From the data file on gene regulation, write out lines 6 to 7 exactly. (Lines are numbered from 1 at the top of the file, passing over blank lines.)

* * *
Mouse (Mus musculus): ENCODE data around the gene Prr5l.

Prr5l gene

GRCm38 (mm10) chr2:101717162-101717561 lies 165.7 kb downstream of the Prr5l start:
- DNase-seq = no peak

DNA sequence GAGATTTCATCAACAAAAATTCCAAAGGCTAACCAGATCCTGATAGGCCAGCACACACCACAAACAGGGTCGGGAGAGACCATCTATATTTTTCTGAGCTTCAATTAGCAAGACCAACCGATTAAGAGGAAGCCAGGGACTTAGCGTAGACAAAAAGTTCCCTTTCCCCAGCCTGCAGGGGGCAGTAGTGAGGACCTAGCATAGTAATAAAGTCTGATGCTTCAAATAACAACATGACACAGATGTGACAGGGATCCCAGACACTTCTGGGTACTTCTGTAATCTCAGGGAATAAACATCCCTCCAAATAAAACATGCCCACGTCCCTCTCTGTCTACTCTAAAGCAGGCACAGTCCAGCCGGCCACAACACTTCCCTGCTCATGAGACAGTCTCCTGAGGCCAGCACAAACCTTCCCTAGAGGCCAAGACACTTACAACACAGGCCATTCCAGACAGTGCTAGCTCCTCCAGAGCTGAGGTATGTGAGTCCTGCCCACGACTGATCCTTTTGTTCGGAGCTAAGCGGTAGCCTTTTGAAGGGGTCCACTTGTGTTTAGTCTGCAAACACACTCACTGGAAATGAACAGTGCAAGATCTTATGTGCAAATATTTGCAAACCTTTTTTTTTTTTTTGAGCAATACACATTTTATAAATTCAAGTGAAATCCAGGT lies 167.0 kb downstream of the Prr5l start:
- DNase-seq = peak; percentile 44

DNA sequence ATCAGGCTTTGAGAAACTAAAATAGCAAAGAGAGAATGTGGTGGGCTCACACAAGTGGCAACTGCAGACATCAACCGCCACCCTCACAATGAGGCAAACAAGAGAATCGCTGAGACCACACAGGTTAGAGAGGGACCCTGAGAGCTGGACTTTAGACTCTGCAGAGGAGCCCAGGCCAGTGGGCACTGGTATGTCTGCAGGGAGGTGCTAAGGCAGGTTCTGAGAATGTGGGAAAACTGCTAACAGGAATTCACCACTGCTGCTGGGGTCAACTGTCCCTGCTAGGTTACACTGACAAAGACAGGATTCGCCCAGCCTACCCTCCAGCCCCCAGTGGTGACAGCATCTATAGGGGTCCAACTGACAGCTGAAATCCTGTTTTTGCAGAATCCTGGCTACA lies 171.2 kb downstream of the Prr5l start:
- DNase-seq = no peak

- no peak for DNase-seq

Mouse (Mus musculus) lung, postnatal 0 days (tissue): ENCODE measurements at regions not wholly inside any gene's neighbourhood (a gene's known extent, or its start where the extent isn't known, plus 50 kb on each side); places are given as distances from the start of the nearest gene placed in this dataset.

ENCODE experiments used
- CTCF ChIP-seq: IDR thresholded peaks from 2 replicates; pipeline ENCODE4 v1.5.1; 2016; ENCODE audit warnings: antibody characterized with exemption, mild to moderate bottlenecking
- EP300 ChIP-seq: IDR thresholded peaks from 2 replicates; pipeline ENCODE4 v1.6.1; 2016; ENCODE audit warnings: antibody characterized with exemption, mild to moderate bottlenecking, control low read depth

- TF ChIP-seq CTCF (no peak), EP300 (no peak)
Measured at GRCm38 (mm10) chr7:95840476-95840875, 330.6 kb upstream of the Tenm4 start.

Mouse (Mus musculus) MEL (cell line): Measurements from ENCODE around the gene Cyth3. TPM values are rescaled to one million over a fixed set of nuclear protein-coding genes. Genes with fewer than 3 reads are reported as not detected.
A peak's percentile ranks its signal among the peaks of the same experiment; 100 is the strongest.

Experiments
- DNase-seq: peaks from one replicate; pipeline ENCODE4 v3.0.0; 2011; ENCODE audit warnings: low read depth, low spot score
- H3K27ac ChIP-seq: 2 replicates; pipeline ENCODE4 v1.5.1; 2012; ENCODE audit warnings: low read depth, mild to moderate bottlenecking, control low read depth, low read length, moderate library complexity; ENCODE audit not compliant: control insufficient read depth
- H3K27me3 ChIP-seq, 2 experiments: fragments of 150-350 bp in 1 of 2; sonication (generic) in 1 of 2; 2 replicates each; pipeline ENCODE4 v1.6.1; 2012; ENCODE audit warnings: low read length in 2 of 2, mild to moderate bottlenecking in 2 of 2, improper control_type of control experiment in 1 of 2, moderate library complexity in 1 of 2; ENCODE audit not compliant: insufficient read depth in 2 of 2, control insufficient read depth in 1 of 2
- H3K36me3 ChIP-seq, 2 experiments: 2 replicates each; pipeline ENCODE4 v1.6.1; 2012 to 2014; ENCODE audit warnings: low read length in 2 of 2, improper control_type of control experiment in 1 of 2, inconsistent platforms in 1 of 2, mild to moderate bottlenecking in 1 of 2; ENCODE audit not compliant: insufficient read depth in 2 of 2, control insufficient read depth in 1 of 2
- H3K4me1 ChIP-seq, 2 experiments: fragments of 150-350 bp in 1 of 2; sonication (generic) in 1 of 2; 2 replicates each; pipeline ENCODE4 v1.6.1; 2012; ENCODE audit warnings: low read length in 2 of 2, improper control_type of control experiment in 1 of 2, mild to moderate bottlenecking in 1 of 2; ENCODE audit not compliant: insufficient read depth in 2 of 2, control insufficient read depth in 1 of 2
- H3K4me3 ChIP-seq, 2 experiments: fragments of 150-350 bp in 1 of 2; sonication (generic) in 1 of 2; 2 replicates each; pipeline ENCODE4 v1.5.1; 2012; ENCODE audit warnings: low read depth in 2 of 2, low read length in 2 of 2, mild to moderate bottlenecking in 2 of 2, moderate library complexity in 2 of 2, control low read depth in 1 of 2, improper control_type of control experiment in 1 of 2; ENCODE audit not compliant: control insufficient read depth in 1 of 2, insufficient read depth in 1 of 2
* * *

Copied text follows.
- DNase-seq = peak; percentile 44

DNA sequence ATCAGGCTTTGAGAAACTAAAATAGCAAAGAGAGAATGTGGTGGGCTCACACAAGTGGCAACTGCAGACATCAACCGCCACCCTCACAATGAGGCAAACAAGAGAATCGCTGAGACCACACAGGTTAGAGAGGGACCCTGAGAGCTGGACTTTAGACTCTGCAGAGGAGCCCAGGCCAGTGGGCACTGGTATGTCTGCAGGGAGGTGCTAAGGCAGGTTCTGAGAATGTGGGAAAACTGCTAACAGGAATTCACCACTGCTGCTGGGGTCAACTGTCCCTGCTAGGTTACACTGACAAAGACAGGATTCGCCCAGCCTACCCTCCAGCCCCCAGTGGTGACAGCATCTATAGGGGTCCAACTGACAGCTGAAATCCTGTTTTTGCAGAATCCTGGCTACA lies 171.2 kb downstream of the Prr5l start: